Culinary Adventures
Comments 4

Fresh Food Markets in Luang Prabang, Laos

Even if you don’t buy anything, it’s worth a visit to the fresh food markets in Luang Prabang. There are no supermarkets here and locals buy fresh food daily from the markets. Markets in Auckland are a weekend activity and even then, only a small percentage of the population actually do their shopping at markets.

I love seeing all the ingredients in their uncooked state. Ingredients look so fresh and lovely in daylight. When was the last time you bough vegetables that hadn’t seen fluorescent lights?

The tourists here are just touristing, people don’t tend to cook while on holiday. We eat out a lot instead. There were plenty of familiar things at the market and also lots of unfamiliar  stuff to concern yourself with. If you don’t like it, that’s fine, but where do you think the local restaurants get their fresh meat and produce from?

Street Food

There are plenty of snacks to be found at every corner.

Fresh Meat

This uncovered, tepid meat might horrify the NZ Food Safety Authority, but think about it for a minute. The meat you see in these markets are barely dead. They are super fresh and nothing sits out long enough to go bad. If it’s left out too long, it spoils. That is not good business. The locals know what fresh meat looks like. The meat you see in our supermarkets back home could be weeks old. The wonders of refrigeration hides the vintage of most meats and most of us don’t know what fresh meat looks like anymore. We look for the brightest hues but that’s not always a sign the meat is good.

Chickens tend to have heads and feet intact. They look large and lean. They are probably adults and might have lived for half a year or more. Nothing like the pumped up, fully grown at 6 weeks old, farmed birds we know.

Any cut you could want.

Apparently when cooked, this stuff is smooth like tofu. I didn’t give a whirl while in Laos, but many cultures eat blood foods. I tried blood pudding a few years back and it was delicious.


Flowers for gifting and for religious use.

Flowers for eating.

The familiar

Big tubs of different kinds of rice. I love rice! They eat both steamed rice and sticky rice in Laos.

The locals found it amusing when we all stopped to take photos of papaya and bananas.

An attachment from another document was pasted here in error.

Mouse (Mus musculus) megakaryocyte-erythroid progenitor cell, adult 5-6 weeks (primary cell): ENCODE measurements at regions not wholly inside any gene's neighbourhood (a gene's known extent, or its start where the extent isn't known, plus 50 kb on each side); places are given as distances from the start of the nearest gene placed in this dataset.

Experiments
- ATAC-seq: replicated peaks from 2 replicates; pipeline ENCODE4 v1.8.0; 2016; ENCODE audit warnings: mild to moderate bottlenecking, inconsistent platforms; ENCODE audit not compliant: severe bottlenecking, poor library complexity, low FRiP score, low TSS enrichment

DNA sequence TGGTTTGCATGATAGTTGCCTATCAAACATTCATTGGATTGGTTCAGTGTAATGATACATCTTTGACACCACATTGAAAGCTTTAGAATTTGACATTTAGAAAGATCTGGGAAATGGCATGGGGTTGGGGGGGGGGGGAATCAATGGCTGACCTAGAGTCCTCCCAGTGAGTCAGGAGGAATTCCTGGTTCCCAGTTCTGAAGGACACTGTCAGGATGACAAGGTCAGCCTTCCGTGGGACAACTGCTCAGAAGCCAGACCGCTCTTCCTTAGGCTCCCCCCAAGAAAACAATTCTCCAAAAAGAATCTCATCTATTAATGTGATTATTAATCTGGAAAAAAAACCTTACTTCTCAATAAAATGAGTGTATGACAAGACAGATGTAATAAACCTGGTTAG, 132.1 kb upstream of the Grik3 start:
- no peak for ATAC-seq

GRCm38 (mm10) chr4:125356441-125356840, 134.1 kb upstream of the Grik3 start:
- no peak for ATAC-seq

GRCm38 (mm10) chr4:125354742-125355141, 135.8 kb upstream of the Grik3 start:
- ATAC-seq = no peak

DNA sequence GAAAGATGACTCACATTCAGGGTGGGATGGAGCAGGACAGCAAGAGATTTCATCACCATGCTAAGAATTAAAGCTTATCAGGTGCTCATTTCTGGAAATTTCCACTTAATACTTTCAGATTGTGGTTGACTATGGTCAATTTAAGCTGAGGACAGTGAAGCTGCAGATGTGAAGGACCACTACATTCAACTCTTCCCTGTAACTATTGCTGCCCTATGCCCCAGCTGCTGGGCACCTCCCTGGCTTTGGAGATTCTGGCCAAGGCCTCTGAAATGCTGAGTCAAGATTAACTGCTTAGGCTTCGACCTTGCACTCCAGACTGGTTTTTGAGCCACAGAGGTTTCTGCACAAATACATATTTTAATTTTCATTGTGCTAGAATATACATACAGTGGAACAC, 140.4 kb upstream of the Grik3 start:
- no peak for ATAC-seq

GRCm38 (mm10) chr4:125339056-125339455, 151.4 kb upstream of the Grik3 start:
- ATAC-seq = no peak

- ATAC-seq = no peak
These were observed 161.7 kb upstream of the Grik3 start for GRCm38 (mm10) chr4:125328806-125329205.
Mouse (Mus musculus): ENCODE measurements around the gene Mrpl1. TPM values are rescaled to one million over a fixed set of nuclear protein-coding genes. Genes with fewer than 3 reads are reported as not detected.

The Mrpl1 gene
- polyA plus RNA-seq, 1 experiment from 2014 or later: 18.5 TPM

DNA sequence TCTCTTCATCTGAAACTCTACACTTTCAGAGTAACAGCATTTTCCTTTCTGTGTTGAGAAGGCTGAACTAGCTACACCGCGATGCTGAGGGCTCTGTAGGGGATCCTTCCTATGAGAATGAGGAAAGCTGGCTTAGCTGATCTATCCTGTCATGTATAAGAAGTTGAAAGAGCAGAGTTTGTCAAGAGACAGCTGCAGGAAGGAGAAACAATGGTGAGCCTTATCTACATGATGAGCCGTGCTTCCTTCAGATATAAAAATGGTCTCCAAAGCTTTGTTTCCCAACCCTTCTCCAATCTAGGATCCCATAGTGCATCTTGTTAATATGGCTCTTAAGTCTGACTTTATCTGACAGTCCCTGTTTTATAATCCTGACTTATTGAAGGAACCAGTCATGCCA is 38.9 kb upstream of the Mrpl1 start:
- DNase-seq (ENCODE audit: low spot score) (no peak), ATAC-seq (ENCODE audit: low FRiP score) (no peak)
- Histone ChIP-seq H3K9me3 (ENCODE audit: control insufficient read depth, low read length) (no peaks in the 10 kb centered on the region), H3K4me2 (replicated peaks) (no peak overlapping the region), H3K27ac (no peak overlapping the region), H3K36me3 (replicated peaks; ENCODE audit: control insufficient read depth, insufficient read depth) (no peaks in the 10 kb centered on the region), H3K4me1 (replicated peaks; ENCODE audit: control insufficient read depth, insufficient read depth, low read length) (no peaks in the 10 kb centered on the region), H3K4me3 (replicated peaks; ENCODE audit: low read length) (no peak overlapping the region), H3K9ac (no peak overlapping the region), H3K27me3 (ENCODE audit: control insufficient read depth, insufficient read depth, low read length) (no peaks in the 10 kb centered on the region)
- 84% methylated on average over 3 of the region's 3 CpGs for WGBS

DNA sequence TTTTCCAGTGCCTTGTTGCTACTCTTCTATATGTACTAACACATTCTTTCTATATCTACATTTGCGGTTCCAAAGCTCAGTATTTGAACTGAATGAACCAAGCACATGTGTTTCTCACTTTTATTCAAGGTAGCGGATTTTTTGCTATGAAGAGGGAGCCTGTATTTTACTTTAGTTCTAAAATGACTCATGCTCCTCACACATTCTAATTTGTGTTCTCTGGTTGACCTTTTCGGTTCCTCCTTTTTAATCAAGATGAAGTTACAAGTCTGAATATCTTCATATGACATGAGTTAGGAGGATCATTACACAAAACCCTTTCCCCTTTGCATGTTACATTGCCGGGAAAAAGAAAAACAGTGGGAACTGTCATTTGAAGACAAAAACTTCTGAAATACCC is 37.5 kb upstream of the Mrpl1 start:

Garlic and chili are a well known duo in many of the world’s cuisines.

Fish from the river.

Many kinds of vegetables. I knew most of them, the ones that I didn’t, I bet I could guess what they would be like.

The slightly exotic

Spicy and aromatic bark, roots, vine branches and stalks are for local recipes.

I’ve only really seen these mushrooms in dried form. Get them here fresh!

Balled up portions of seaweed. Not sure how these are used.

The unfamiliar

These birds were in tiny colourful cages. These are not for eating, but for good karma. You buy a bird, set it free and feel good about yourself for the rest of the day. Or you could buy one as a nice gift for someone (not to take back to your country of course).

These moles might have the same purpose, or they might be pets or the might be food. All I know is that they didn’t enjoy the morning light at all and were frantically trying to burrow under each other.

I have no idea if these toads are for karma, companionship or for nourishment.

I have no idea what these little crabs were for, but bound together like this, it looked like a tambourine for The Little Mermaid.

Luang Prabang Market Tips:

  1. Take your camera.
  2. Don’t hold up other people, it can be busy, especially if there are bunch of tourists blocking the path because they’re trying to get the perfect banana photo.

Luang Prabang Market Highlights:

  1. All the weird and wonderful things.


  1. Majority of homes in Laos still doesn’t have the refrigerator. Most of folks prefer to shop daily for their fresh produces. I love the morning market in Luangprabang. I miss that place.

    • Bunny Eats Design says

      That’s a good point Seeharhed. I have a refrigerator but I also prefer to shop as often as possible. The Western tradition of shopping once a week is not enough for me. I shopped 2 times today!

  2. John E Strom says

    Thanks for your great site and nice photos of the food market. Rest assured that all of those strange critters will end up in a cooking pot. They ARE food. Asians don’t waste much time or energy on pets. They eat them! 🙂

    • Bunny Eats Design says

      But I spend lots of time and energy on my pet. As much as I spend on food! Many non-asians would eat my rabbit in a heartbeat.

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